Then, you can assess their relevance to your organization, considering your business model, your industry, and various factors such as political, economic, regulatory, social, technological, and other that impact your organization.

TS001Hacking groupAdversarialExternal
TS002Individual hackerAdversarialExternal
TS004Privileged insiderAdversarialInternal
TS005Power supplyStructuralInternal
TS010Privileged userAccidentalInternal
TS011Environmental controlsStructuralInternal
TS012FireEnvironmentalInternal / External

Assess threat source probability

Threat source probability is the likelihood that a particular threat will act against your assets by initiating one or more threat events. Various risk management frameworks employ this parameter (e.g., Threat Event Frequency in FAIR, Likelihood of Initiation in IRAM2, and Likelihood of an Attack Initiation in NIST).

To assess threat source probability, evaluate the characteristics summarized below.
The table includes the most often used attributes, their description, applicability based on threat category and reference to frameworks that use these attributes and will provide you with more details:

TitleDescriptionThreat CategoryFrameworks
01HistoryHistory of the threat initiating threat events against your organization or your industry peers in case they have similar business models and operate using similar information assets.Adversarial, Accidental, Structural, EnvironmentalIRAM2 (History)
02MotivationThe level of threat motivation to conduct the attack. This is usually impacted by the objective of the threat source (intent), attractiveness of your organization to achieve this objective, and perceived strength of your control environment which translates into effort that the attacker needs to take.AdversarialIRAM2 (Motivation), NIST (Intent), CompTIA Security+ (Intent / Motivation)
03TargetingThe extent to which threat source targets specifically your industry, organization or specific functions or people in your organization.AdversarialNIST (Targeting)
04CompetenceThe level of skills and experience of the threat actor related to their job role and working with your information systems. The less skilled and competent the threat actor, the bigger likelihood of human mistakes.AccidentalIRAM2 (Competence)
05CultureThe extent to which threat actors are risk aware, act responsibly during their activities and are compliant with security policies and procedures. The less they care abour cyber risk and more often bypass security controls, the higher rating.AccidentalIRAM2 (Culture)
06PredispositionThe extent to which your environment is susceptible to specific threat without taking implemented controls into consideration. Some geographical locations may be more prone to hurricanes. Power interruptions will happen more often in a data center with outdated infrastructure.Structural, EnvironmentalIRAM2 (Predisposition)

IRAM2 proposes a complete approach to evaluate the combination of selected attributes and a set of Threat Profiling Reference Tables that define each attribute, a question you need to ask to assess the attribute level and comprehensive additional guidelines. NIST provides qualitative ratings related to their attributes as well.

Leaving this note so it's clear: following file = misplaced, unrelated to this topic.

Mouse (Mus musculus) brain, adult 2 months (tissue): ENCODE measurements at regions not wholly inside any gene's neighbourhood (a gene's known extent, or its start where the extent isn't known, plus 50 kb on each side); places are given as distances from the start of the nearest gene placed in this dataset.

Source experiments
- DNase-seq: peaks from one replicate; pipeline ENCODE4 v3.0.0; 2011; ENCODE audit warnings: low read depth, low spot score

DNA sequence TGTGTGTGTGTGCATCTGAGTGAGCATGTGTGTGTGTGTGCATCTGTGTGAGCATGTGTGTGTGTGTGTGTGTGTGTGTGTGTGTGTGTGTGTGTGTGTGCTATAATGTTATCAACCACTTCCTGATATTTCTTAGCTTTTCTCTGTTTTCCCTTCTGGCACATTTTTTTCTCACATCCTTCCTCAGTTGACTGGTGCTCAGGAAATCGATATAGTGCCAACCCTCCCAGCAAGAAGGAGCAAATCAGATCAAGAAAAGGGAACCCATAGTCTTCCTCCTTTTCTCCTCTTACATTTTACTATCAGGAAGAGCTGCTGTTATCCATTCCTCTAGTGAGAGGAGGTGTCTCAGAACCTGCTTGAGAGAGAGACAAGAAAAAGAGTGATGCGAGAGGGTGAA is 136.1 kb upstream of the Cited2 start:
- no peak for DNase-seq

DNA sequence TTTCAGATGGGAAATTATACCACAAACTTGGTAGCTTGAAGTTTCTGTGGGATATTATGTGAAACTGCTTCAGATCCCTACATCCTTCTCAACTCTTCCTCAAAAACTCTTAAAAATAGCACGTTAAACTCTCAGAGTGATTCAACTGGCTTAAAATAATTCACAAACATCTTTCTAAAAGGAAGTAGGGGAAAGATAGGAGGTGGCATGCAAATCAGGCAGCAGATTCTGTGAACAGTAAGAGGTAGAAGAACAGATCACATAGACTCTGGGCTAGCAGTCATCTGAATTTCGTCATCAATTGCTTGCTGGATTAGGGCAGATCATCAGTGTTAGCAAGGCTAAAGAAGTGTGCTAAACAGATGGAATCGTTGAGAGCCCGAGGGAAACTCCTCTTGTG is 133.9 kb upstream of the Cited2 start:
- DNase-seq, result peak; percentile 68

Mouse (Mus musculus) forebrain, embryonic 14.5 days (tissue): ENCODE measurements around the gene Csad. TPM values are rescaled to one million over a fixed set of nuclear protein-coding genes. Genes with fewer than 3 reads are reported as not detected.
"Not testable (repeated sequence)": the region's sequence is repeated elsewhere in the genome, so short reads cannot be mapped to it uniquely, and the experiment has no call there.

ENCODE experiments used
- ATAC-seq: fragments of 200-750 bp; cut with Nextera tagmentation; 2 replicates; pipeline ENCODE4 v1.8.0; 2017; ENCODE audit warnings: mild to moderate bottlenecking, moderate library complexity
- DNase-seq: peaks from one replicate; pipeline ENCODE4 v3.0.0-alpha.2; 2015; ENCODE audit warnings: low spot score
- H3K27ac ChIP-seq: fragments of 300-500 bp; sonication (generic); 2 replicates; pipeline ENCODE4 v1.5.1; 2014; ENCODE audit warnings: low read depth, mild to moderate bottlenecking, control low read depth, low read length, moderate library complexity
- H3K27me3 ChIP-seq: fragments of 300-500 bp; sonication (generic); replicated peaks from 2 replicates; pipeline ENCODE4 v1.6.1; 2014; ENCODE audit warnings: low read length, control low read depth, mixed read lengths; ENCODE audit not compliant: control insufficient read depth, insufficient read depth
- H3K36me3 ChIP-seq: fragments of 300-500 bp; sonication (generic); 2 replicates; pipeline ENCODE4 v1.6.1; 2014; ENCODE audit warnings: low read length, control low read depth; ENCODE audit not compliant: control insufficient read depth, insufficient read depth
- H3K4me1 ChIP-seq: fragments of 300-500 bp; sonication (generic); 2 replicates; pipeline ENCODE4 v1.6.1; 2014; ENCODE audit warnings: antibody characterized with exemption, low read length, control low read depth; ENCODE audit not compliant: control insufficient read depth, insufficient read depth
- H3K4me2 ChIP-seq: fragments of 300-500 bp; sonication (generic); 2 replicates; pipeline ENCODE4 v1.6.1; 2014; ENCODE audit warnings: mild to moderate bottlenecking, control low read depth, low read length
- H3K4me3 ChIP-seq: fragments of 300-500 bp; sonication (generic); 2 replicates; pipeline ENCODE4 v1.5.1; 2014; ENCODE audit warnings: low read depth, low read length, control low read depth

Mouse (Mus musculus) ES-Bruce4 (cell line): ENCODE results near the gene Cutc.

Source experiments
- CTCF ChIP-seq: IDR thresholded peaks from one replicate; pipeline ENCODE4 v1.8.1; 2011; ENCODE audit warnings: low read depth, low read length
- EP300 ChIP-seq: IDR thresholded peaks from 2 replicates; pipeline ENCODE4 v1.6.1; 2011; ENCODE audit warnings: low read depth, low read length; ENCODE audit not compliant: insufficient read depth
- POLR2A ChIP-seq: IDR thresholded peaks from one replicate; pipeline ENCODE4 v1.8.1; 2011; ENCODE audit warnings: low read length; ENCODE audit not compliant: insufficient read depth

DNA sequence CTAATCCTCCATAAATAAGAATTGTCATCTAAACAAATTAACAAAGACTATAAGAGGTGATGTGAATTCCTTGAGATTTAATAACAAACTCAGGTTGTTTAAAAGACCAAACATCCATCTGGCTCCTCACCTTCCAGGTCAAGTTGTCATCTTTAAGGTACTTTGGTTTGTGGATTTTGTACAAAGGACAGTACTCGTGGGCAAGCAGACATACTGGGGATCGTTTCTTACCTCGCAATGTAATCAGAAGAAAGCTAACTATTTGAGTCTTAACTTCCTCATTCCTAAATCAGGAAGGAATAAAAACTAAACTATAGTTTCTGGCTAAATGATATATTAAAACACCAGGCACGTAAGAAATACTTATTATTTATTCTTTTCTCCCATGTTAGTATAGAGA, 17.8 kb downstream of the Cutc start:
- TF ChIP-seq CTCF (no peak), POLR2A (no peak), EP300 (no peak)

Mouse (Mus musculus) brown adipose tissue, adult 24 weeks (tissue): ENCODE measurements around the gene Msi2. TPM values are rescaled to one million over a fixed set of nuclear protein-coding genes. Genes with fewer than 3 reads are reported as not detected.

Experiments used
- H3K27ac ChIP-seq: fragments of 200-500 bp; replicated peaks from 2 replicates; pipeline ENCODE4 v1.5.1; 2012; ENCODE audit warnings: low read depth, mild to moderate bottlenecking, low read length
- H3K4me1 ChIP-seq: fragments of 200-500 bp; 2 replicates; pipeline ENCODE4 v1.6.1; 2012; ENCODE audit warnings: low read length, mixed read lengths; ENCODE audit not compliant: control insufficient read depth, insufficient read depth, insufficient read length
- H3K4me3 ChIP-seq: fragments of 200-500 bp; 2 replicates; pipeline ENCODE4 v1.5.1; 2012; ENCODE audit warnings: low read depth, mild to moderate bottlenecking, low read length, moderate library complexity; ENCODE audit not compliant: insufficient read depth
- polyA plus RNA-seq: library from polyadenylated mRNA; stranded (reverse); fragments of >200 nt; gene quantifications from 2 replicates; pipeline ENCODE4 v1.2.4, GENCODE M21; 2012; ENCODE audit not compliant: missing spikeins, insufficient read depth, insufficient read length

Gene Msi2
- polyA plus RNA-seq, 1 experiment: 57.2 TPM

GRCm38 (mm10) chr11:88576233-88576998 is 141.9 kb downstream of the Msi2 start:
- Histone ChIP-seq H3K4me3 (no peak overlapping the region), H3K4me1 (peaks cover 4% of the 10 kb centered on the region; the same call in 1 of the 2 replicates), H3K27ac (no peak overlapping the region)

If you need a simple approach, estimate the level of each attribute. Generally, the higher level each attribute has, the higher the threat source probability. For an adversarial threat source, the more events it initiated in the past (History) and the higher Motivation, the higher the threat source probability will be.

It is important to note that if you have data and are considering the history of events, your rating scale should correspond to a number or range of events within a defined period.

In addition to this, for adversarial threat sources, you have the option to assess and list their intents. It allows for predicting the types of potential threat events they might initiate. A nation-state actor, for example, might pursue objectives like political or economic gains, different from a cybercriminal group that primarily aims for financial profit. Their possible intents could range from financial gains, espionage, disruption, reputation damage, competitive advantage, political influence, cyber warfare, ideological or religious beliefs, personal vendetta, and exploration to simple curiosity. However, motivations can be tricky to determine and might only become apparent following a thorough investigation.

After considering the above attributes, assign a qualitative rating to each threat. This rating describes the threat source probability, for example, 1 – Very Low, 2 – Low, 3 – Medium, 4 – High, and 5 – Very High.

Assess threat source strength

IRAM2 defines Threat Strength as “how effectively a particular threat can initiate and/or execute threat events” against your environment. This parameter helps to prioritize threat sources, assess the likelihood of a successful threat event and derive a residual business impact rating. FAIR has a similar concept called Threat Capability, defined as “the capability of a threat agent.”

In this article, I use a threat source strength name as this is related to the threat source. I also use this parameter to prioritize threat sources when conducting a strategic threat landscape assessment to keep things simple.

To evaluate threat source strength, consider the characteristics outlined below. The table includes frequently used attributes, their descriptions, applicability based on threat category, and references to frameworks that employ these attributes for further details:

TitleDescriptionThreat CategoryFrameworks
01CapabilityRefers to the level of skills, experience in conducting cyber attacks and available resources that the threat actor can use. The resources can include people, technology, facilities and funding.AdversarialIRAM2 (Capability), NIST (Capability), CompTIA Security+ (Sophistication), Skills (FAIR), Resources (FAIR)